Washington, DC, October 11, 2018 --(PR.com
)-- The Legg Calve Perthes Foundation, in partnership with Dr. Harry Kim of the Texas Scottish Rite Hospital for Children and the University of Texas Southwestern Medical Center in Dallas, Texas has been selected to showcase preliminary laboratory results of this research at the 2018 National Organization of Rare Disorders (NORD) annual summit. On October 15-16th, the annual NORD Conference will boast over 700 attendees. “This is truly an honor to both become a NORD member and have our laboratory findings shared with NORD attendees in the same year,” said Dr. Harry Kim, MD.
Kim and his research team consisting of Olumide Aruwajoye PhD; Thomas Wesley Mitchell; Michael Kutschke BS; Vishal Gokani BS; and Naga Suresh Adapala PhD surgically induced femoral head osteonecrosis in an experimental model of Legg–Calvé–Perthes Disease. For those unfamiliar, Perthes disease is a childhood hip disorder initiated by a disruption of blood flow to the ball of the femur called the femoral head. Due to the lack of blood flow, the bone dies (osteonecrosis or avascular necrosis) and stops growing. Perthes disease is one of the most common hip disorders in young children, occurring in roughly 5.5 of 100,000 children per year. Perthes disease usually occurs in children aged 4-10 years. Boys are affected about three to five times more often than girls. New cases of Perthes disease rarely occur after age of 14 years. There is no known cure today.
Kim and his team previous found high levels of an inflammation producing protein called interleukin 6 in the hip joints of patients with Perthes disease. Based on this finding, their research hypothesis was that anti-interleukin 6 therapy would improve chronic hip synovitis and promote bone healing in an experimental model of Perthes disease. Dr. Kim is the Director of the Center for Excellence in Hip Disorders at the Texas Scottish Rite Hospital for Children. His commitment to returning children to their childhood is unfound, and has treated hundreds of Perthes Disease cases in children over the course of his 20-year career.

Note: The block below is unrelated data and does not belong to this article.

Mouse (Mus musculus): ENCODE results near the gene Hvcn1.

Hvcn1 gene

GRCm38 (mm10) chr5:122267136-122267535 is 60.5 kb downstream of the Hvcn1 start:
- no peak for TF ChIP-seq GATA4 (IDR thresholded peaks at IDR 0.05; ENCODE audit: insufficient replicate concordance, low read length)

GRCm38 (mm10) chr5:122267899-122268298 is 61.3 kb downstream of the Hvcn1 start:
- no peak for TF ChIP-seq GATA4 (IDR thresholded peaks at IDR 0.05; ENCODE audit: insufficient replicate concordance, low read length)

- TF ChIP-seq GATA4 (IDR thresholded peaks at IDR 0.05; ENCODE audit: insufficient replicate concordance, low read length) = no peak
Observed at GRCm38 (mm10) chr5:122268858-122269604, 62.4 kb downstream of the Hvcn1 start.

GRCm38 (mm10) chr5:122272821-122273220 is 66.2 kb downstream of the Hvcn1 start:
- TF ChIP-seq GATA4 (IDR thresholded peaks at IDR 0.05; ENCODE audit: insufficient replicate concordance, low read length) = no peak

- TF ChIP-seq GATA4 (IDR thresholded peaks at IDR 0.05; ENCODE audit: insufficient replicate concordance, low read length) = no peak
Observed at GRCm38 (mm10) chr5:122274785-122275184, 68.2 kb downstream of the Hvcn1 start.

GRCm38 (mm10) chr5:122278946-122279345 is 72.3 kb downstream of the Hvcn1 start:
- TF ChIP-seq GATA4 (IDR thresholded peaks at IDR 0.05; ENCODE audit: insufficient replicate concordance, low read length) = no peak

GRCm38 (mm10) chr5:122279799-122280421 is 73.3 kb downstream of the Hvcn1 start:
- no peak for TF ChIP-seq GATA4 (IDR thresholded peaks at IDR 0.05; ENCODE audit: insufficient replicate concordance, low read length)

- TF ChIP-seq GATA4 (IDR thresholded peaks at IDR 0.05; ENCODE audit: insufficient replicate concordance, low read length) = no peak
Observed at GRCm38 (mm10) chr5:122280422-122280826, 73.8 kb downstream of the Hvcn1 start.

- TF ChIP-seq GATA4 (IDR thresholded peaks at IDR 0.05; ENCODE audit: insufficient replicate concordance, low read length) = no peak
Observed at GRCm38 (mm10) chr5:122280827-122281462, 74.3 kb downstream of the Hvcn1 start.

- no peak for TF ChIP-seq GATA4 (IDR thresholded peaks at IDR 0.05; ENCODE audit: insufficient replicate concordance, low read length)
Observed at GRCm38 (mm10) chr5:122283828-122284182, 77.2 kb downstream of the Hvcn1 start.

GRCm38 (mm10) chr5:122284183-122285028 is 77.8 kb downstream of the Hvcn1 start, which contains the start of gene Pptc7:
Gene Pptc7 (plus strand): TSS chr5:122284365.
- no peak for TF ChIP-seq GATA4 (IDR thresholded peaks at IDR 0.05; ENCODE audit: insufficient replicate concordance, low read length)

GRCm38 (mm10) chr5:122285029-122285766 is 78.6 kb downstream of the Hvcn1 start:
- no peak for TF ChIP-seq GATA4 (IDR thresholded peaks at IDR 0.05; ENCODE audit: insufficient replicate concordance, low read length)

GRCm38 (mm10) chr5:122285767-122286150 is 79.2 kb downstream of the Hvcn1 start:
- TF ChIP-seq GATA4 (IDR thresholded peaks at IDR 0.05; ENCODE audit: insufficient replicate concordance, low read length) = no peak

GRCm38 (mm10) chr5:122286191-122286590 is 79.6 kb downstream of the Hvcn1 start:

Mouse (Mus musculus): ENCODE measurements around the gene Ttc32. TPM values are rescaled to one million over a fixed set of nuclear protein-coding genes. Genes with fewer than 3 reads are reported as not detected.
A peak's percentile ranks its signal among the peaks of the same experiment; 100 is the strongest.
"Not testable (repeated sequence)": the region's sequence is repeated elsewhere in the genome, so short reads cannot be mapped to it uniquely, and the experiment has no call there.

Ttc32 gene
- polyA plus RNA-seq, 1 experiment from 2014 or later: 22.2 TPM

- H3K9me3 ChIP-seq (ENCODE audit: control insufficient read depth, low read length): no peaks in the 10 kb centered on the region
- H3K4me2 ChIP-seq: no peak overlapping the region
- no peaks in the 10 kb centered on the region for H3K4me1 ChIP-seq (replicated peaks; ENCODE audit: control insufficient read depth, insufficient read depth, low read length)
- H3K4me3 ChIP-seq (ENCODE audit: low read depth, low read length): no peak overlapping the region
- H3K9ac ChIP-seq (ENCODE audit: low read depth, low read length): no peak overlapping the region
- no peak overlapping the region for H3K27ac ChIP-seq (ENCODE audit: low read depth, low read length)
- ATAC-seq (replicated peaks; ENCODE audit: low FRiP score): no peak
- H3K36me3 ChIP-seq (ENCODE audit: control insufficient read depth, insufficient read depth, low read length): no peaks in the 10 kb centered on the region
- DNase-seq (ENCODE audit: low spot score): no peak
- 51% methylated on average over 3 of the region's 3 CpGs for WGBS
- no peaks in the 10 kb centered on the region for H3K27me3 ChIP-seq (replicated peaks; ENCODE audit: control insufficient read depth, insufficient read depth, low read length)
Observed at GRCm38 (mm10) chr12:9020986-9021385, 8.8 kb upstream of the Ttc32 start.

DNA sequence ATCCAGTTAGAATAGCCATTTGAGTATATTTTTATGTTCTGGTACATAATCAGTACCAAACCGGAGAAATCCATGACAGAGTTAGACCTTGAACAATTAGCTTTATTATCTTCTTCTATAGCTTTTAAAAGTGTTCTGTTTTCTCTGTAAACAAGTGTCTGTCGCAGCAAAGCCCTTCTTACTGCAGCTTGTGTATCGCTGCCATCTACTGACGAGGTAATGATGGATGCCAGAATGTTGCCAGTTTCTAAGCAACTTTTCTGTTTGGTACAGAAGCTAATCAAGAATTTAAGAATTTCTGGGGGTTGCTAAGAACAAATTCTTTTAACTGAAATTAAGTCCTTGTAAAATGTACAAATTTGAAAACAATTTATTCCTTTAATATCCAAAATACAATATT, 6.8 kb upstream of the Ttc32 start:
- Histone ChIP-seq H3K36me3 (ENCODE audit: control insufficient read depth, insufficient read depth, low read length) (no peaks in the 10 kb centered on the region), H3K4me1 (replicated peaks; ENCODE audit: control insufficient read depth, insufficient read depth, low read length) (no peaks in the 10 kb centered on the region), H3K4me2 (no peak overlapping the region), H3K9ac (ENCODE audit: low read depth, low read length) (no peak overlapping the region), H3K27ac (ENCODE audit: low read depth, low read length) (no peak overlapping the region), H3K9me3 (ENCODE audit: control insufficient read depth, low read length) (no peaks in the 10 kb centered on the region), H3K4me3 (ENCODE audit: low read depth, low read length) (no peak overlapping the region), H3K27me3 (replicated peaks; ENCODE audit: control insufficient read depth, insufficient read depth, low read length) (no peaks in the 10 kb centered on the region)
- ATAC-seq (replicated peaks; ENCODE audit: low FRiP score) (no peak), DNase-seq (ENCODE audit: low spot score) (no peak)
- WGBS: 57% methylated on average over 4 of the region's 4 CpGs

Findings conducted from this study were positive and significant, as this is the first study to investigate the effects of anti-IL-6 therapy on femoral head osteonecrosis. The results indicated both a decrease in hip synovitis score and significant increase in bone rebuilding. “More funding is needed to continue these research efforts to cure Perthes disease, and the partnership with the Legg Calve Perthes Foundation will help pave the way,” said founder, Colleen Rathgeber.
About Legg Calve Perthes Foundation
The Legg-Calve-Perthes Foundation is a national educational organization dedicated to helping adults and children living with Perthes, and providing support with the associated difficulties that often come with the Perthes diagnosis. The Foundation’s mission is to create a centralized support community to improve the research, education, and awareness of those diagnosed with Perthes.